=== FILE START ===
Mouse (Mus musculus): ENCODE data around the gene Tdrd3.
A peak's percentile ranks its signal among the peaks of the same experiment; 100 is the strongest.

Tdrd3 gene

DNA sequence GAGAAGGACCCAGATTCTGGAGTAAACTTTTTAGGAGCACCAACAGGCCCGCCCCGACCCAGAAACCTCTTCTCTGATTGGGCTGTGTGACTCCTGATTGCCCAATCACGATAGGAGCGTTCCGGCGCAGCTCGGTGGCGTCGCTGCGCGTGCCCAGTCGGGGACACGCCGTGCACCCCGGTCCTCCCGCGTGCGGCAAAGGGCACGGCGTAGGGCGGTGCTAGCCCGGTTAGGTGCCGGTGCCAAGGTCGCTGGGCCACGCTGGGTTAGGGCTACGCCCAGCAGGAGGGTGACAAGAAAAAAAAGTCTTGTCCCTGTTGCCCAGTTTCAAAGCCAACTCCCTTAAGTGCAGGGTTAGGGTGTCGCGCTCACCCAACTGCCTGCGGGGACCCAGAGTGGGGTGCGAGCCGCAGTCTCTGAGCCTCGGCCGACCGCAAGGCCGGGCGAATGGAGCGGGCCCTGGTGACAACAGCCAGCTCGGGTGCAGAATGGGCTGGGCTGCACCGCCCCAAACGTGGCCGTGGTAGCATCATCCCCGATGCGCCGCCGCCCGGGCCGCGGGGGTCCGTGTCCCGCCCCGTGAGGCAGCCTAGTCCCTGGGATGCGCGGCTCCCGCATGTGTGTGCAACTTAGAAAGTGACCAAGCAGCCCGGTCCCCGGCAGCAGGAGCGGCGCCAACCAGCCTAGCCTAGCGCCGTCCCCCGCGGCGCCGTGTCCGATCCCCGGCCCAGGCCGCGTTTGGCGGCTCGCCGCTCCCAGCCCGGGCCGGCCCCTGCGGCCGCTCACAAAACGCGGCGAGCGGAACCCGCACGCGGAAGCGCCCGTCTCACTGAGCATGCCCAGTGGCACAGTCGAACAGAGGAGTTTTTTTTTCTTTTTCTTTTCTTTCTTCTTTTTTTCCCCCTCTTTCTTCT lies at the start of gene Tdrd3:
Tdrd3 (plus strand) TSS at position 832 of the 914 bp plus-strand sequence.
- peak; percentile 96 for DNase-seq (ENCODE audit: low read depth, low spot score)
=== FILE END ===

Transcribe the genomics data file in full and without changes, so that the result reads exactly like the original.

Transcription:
Mouse (Mus musculus): ENCODE data around the gene Tdrd3.
A peak's percentile ranks its signal among the peaks of the same experiment; 100 is the strongest.

Tdrd3 gene

DNA sequence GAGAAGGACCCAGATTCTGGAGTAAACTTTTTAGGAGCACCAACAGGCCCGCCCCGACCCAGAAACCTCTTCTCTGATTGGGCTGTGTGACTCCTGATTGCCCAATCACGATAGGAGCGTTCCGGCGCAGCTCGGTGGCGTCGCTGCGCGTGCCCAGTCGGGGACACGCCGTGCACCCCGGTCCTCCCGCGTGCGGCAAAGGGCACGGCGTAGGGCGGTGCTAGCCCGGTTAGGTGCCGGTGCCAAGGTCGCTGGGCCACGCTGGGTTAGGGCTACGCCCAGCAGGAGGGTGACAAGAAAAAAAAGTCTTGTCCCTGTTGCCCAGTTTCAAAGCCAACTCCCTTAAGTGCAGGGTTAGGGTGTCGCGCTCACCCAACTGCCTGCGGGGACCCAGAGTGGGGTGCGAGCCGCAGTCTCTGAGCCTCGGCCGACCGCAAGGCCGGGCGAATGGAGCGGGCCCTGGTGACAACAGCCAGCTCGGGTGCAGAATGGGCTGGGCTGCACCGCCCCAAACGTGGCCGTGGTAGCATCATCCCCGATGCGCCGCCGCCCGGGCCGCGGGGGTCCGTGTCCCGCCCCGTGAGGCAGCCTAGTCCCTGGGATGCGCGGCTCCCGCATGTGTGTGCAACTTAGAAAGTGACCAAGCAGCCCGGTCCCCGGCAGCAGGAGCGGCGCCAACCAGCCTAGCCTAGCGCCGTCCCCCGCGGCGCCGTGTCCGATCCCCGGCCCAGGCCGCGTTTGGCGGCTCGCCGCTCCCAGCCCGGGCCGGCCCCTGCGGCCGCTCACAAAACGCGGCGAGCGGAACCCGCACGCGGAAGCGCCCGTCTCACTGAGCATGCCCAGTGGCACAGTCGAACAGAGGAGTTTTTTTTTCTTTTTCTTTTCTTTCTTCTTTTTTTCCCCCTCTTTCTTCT lies at the start of gene Tdrd3:
Tdrd3 (plus strand) TSS at position 832 of the 914 bp plus-strand sequence.
- peak; percentile 96 for DNase-seq (ENCODE audit: low read depth, low spot score)